As anti-vaccination numbers rise, is it a case of herd stupidity, not immunity?

by Sarah Lang / 25 July, 2017
RelatedArticlesModule - vaccinations

Sarah Lang reaches peak frustration over anti-vaxxers.

Are people truly this misinformed? That’s what I thought when I read an anti-vaccination thread on the Facebook page of TV show The Project, whose “pro-vaccination” story had people riled. One poster’s dangerous ignorance clearly emboldened another. “She [my daughter] mentioned to me how different her ability to sit and concentrate is compared to her other classmates who are mostly vaccinated,” one wrote. There was so much wrong with that, I choked on my tea.

When I recovered, I felt compelled to comment. “If you’re not vaccinating your children, you’re putting your own and other children at risk, and relying on others to lessen the risk for your child. You’re selfish and self-righteously stupid. Please consider not breeding any further.”

No, I didn’t actually post that, just a link to an article by science researcher Jess Berentson-Shaw. Someone posted a meme in reply. “Believing a scientist just because he’s a scientist isn’t science. It’s a religion – and a religion with no moral compass at that.” I laughed at the irony, but part of me wanted to howl at the moon, despairing for the future of humanity.

The irony of people seeing science as a religion is that religion is a fairy tale, and science actually works. Without it, we’d still be spending Mondays wringing out the washing, Tuesdays throwing our poo into the street, and Wednesdays dying in childbirth.

What’s more, the anti-science camp subscribes to their own religion, cherry-picking soundbites from the junk science clogging up the internet. They then enter a filter bubble, where a website algorithm effectively isolates them from conflicting information, as they tap away on the mind-blowingly complex computer or smartphone they have science to thank for.

It’s astonishing just how many well-educated, presumably semi-intelligent New Zealanders subscribe to and try to spread this kind of nonsense. Some believe science is a giant conspiracy theory with nefarious motives. What’s wrong with these people? Did they drop science and maths too early at school? Is it a desperate attempt to reclaim some sense of control in an increasingly complicated and unstable world? Whatever the reason, what’s been dubbed “the death of expertise” has disturbing ramifications for this “post-truth”, fake-news world.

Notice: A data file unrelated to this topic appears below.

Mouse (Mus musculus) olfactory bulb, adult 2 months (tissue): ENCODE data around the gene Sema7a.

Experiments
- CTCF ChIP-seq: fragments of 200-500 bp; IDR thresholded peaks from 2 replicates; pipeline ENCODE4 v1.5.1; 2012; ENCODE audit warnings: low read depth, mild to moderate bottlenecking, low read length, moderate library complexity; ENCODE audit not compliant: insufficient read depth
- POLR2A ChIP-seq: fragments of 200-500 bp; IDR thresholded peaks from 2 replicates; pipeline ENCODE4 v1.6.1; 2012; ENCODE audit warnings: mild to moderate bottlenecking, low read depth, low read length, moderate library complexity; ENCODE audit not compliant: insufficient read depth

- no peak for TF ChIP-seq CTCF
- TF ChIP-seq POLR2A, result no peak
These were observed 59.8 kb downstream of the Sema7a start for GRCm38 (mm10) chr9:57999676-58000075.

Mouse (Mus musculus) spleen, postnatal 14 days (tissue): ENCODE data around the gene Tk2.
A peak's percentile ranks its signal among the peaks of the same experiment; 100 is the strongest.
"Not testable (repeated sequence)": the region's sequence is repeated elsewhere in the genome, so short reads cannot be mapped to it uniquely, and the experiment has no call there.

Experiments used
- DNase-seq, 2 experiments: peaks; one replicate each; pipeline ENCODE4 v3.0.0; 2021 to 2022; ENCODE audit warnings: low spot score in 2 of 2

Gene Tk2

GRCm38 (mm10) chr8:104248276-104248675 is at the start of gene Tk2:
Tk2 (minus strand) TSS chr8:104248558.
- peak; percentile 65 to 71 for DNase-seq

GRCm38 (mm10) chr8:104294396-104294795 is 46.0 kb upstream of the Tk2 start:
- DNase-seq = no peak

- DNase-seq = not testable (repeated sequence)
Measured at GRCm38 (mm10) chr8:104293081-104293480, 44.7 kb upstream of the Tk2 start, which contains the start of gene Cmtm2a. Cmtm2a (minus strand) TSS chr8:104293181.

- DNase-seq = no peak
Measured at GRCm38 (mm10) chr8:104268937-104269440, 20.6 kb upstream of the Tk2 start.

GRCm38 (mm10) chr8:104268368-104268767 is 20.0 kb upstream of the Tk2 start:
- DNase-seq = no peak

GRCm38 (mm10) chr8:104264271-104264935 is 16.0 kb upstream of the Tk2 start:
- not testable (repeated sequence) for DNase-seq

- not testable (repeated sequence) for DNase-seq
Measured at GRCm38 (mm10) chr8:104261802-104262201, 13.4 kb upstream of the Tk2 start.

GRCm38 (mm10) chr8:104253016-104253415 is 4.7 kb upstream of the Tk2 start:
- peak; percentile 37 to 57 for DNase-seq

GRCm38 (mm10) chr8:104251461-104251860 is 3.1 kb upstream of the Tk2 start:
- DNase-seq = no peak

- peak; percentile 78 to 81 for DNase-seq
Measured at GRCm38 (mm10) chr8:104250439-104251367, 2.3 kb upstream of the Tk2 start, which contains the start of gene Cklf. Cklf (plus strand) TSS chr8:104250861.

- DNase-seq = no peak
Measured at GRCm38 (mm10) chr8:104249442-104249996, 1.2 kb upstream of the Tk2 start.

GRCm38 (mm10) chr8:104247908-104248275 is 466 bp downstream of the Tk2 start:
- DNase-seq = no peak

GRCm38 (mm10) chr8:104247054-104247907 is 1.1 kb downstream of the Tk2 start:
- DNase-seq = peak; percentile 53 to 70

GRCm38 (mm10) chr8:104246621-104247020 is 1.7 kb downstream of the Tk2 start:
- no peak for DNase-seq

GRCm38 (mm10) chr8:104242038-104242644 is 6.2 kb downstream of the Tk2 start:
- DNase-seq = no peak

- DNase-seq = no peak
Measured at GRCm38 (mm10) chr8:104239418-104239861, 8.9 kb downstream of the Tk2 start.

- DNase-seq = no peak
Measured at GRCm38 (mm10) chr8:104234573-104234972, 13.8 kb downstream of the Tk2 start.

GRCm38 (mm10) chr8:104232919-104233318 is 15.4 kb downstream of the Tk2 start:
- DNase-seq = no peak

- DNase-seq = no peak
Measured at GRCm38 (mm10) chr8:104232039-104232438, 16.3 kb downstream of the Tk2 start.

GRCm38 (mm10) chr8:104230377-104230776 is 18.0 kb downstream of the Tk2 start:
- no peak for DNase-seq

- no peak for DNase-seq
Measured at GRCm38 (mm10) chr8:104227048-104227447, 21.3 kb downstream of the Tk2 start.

As well as being dangerously misinformed, some of these people can be personally abusive. When I’ve politely stood up for science, on Facebook or in person, I’ve been accused of making a personal attack. I’ve also been called a closed-minded bitch and a mindless fool. So, it’s okay for them to attack me, but not okay for me to politely disagree with them? If that isn’t a religion with no moral compass, I don’t know what is.

Curiously, anti-expert sentiment tends to be restricted to issues where the consequences are minor and not immediate. No one complains about know-it-all experts flying the plane – or designing, building or maintaining the plane – because the consequences of getting it wrong are immediate and fatal. However, the consequences of not getting vaccinated are delayed and usually debilitating rather than fatal, and the costs are borne by others (their children and the healthcare system). I can understand why Kaitaia doctor Lance O’Sullivan interrupted a recent screening of the discredited movie Vaxxed, which alleges the disproved link between the MMR vaccine and autism is real and has been covered up. He told the audience their presence “will cause babies to die” if parents are put off immunisation by such misinformation based on lies. Good on ya, Lance.

There’s a skewed understanding of risk out there. In April, Timaru primary school Grantlea Downs decided not to allow on-site vaccinaton of students against the human papilloma virus (HPV). One mother said, “Even though it’s only a small risk, there’s no way I’d get my kids immunised.” In her mind, an acknowledged vanishingly tiny risk outweighs the much higher one of her child becoming infected with at least one type of HPV as an adult. The wrong type of HPV virus will increase her risk of cancer. Thanks, Mum.

And before you criticise experts for not eradicating cancer yet, consider that more of us are getting cancer simply because we’re living longer due to the advances of science, with comparatively little serious transmissible disease in modern-day New Zealand. The recent typhoid outbreak was a major news story because it was so rare – and that’s because a vaccine has either eradicated the disease so that even unvaccinated people aren’t at risk, or it’s reduced the level of risk to so low that the chances of catching the disease are tiny. Who should you thank? The scientists. 


 

Before vaccination for rubella (German measles) was available, major epidemics swept through New Zealand in the early 60s. This boy was born in Dunedin in 1960 with cataracts in both eyes after his mother was infected with rubella when she was pregnant. Diagnosed as technically blind, he spent weeks in hospital as a five-year-old with his head restrained to keep it still, after repeated eye surgery. Since then, he has had more than 20 eye operations. Rubella can cause a miscarriage, or serious birth defects, including permanent deafness, in a developing baby. The MMR (measles-mumps-rubella) vaccine is part of the free childhood immunisation programme.

 

This was published in the July 2017 issue of North & South.


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